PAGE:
- You must be enrolled at least part-time for at least one academic period that began in the applicable tax year.
- You cannot have finished the first four years of a higher education degree or recognized credential at the beginning of the applicable tax year.
- You cannot have claimed the American opportunity tax credit for more than four prior tax years.
- You cannot have a felony drug conviction at the end of the tax year.
Lifetime Learning Credit
The Lifetime Learning Credit is credit available to a much broader audience. This credit can be used to pay for qualified tuition and related expenses related to undergraduate, graduate, and professional degree courses.
This even includes courses to improve your job skills or acquire new ones. This credit is worth up to $2,000 per tax return.
Here are the requirements to qualify for the Lifetime Learning Credit:
- You or your dependent paid educational expenses.
- The eligible person must be listed on your taxes.
- They must be enrolled in an eligible education institution.
Tax-free 529 withdrawals
A 529 savings plan is designed for education expenses. This plan is tax-free and can be used to pay for qualified education expenses. When setting up this plan, a beneficiary is identified, and funds can be used for their expenses.
A withdrawal will be considered tax-free if it is used for qualified expenses. However, suppose the withdrawal is not for qualified expenses. In that case, you are expected to pay income taxes on the withdrawal and a 10% penalty.
What to know about Form 1098-E
A 1098- E form is used to report the interest you paid on student loans in the previous year. You can expect to receive a 1098-E form if you received $600 or more of interest during the year, as required by the IRS.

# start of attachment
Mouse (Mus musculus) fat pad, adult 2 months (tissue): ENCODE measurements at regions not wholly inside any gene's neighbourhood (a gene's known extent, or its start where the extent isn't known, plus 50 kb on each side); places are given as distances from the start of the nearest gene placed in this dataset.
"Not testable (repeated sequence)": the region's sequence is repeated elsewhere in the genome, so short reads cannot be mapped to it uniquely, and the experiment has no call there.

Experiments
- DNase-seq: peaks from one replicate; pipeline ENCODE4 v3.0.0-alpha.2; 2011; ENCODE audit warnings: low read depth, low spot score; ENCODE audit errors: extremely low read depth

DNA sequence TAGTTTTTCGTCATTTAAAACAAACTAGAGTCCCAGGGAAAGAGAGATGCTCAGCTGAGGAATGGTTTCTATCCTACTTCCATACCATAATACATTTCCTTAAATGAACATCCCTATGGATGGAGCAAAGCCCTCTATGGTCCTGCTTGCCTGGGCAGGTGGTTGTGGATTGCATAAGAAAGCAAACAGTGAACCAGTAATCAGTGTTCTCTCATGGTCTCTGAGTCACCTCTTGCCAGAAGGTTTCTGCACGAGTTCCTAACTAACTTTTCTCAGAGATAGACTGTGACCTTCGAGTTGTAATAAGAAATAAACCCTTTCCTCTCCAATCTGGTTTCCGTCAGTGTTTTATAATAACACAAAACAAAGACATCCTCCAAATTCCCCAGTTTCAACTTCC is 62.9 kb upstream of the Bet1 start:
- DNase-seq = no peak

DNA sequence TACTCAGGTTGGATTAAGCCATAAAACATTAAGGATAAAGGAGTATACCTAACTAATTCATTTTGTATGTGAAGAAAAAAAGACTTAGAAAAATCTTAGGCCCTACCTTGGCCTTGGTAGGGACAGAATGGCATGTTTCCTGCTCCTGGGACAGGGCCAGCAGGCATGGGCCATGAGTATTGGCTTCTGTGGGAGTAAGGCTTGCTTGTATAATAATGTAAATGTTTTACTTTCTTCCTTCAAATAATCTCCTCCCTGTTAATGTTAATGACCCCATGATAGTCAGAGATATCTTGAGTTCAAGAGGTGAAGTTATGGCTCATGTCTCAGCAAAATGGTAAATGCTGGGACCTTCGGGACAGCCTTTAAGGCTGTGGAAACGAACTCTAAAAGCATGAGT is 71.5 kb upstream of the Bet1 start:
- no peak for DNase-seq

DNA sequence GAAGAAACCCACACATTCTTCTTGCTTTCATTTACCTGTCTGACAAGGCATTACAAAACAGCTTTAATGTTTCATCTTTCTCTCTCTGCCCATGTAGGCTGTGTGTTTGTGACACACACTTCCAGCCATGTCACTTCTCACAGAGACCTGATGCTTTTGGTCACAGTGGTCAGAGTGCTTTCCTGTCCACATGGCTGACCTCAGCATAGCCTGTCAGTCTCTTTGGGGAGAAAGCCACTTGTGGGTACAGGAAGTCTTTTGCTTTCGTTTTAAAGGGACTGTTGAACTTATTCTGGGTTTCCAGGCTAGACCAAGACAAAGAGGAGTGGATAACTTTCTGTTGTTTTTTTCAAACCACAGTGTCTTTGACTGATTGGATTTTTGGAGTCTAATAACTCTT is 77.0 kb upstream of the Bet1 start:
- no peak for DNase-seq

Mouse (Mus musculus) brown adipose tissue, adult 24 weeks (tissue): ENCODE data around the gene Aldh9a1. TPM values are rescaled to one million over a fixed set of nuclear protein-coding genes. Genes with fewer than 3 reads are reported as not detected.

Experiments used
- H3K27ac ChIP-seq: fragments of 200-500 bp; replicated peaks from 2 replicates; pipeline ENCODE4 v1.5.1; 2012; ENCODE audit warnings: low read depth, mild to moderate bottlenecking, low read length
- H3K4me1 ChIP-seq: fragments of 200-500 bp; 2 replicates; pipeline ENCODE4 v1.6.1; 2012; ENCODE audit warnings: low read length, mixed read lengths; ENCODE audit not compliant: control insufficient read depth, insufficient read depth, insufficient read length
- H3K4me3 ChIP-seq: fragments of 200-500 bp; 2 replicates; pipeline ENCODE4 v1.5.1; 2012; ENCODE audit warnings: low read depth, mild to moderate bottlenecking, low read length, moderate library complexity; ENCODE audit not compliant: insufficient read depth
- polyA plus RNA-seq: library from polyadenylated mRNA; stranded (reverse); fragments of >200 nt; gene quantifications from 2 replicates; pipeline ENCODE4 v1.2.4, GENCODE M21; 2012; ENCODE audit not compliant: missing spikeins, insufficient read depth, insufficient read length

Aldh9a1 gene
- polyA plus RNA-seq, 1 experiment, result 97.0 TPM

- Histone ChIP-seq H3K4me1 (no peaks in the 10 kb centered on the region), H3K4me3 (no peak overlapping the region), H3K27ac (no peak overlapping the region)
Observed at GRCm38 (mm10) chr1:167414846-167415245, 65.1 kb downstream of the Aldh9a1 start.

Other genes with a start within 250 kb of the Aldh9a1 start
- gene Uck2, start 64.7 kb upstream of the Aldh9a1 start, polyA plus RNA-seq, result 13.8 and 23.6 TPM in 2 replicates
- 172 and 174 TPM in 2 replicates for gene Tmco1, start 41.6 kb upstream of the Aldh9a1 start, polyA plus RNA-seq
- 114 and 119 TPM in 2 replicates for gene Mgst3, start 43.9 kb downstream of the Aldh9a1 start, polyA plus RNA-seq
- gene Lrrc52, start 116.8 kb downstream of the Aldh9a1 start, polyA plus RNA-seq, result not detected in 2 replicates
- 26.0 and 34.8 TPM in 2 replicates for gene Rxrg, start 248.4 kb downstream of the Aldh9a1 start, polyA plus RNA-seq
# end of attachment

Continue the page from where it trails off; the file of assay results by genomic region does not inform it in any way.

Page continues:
How student loan forgiveness can affect your taxes
Having your student loans forgiven can be a huge relief, and it does not affect your taxes. Until recently, meaning 2021, students were expected to pay taxes when receiving student loan forgiveness, with a few exceptions.
However, thanks to the COVID relief bill that was passed in 2021, students no longer have to worry about receiving a tax bill after having their loans forgiven. As of now, this change will remain effective and in place through the year 2025.
Student loans and taxes
Student loans can be confusing, and so can taxes. With so many credits or tax options available, make sure you check with your tax preparer before filing to see if you qualify for any student loan tax credit or student loan tax breaks.
You never know… You might be eligible for some great ways to save money or get a larger tax return!
Do I have to put my 1098-E on my tax return?
The IRS requires a 1098-E to be sent if you received $600 or more in interest during the tax year.
Do you have to report student loan refund on taxes?
If your student loan refund is used for purchases outside of qualified educational expenses, it is considered taxable income and must be reported on your taxes.
Does a student loan count as income?
No, your student loans do not count as income because you are required to pay them back.